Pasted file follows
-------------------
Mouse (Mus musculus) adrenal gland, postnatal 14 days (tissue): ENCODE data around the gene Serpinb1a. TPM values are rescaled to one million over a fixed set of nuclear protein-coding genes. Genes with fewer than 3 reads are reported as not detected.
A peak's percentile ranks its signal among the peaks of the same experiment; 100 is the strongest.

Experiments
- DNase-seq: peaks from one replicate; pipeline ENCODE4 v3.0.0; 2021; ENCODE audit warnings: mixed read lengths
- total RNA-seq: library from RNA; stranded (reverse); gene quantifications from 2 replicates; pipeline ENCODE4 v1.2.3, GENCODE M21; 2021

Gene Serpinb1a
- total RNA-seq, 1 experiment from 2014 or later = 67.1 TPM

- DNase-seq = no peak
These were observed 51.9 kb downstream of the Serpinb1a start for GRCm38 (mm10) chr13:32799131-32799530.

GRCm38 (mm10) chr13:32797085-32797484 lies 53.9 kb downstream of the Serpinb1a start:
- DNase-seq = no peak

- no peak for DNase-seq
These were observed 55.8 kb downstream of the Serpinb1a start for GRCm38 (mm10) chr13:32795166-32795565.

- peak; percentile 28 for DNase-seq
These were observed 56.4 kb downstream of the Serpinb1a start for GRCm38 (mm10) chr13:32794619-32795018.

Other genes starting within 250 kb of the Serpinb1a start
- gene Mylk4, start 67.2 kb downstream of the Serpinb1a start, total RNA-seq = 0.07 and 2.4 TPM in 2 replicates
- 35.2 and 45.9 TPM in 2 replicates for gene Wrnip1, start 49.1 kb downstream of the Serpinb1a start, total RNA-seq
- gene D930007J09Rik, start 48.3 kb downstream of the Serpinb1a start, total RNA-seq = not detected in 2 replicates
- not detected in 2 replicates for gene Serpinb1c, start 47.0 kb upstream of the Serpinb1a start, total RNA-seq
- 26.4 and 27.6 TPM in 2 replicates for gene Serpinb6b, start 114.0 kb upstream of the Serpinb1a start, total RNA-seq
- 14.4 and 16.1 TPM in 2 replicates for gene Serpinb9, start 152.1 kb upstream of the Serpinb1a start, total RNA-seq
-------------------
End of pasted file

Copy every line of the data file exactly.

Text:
Mouse (Mus musculus) adrenal gland, postnatal 14 days (tissue): ENCODE data around the gene Serpinb1a. TPM values are rescaled to one million over a fixed set of nuclear protein-coding genes. Genes with fewer than 3 reads are reported as not detected.
A peak's percentile ranks its signal among the peaks of the same experiment; 100 is the strongest.

Experiments
- DNase-seq: peaks from one replicate; pipeline ENCODE4 v3.0.0; 2021; ENCODE audit warnings: mixed read lengths
- total RNA-seq: library from RNA; stranded (reverse); gene quantifications from 2 replicates; pipeline ENCODE4 v1.2.3, GENCODE M21; 2021

Gene Serpinb1a
- total RNA-seq, 1 experiment from 2014 or later = 67.1 TPM

- DNase-seq = no peak
These were observed 51.9 kb downstream of the Serpinb1a start for GRCm38 (mm10) chr13:32799131-32799530.

GRCm38 (mm10) chr13:32797085-32797484 lies 53.9 kb downstream of the Serpinb1a start:
- DNase-seq = no peak

- no peak for DNase-seq
These were observed 55.8 kb downstream of the Serpinb1a start for GRCm38 (mm10) chr13:32795166-32795565.

- peak; percentile 28 for DNase-seq
These were observed 56.4 kb downstream of the Serpinb1a start for GRCm38 (mm10) chr13:32794619-32795018.

Other genes starting within 250 kb of the Serpinb1a start
- gene Mylk4, start 67.2 kb downstream of the Serpinb1a start, total RNA-seq = 0.07 and 2.4 TPM in 2 replicates
- 35.2 and 45.9 TPM in 2 replicates for gene Wrnip1, start 49.1 kb downstream of the Serpinb1a start, total RNA-seq
- gene D930007J09Rik, start 48.3 kb downstream of the Serpinb1a start, total RNA-seq = not detected in 2 replicates
- not detected in 2 replicates for gene Serpinb1c, start 47.0 kb upstream of the Serpinb1a start, total RNA-seq
- 26.4 and 27.6 TPM in 2 replicates for gene Serpinb6b, start 114.0 kb upstream of the Serpinb1a start, total RNA-seq
- 14.4 and 16.1 TPM in 2 replicates for gene Serpinb9, start 152.1 kb upstream of the Serpinb1a start, total RNA-seq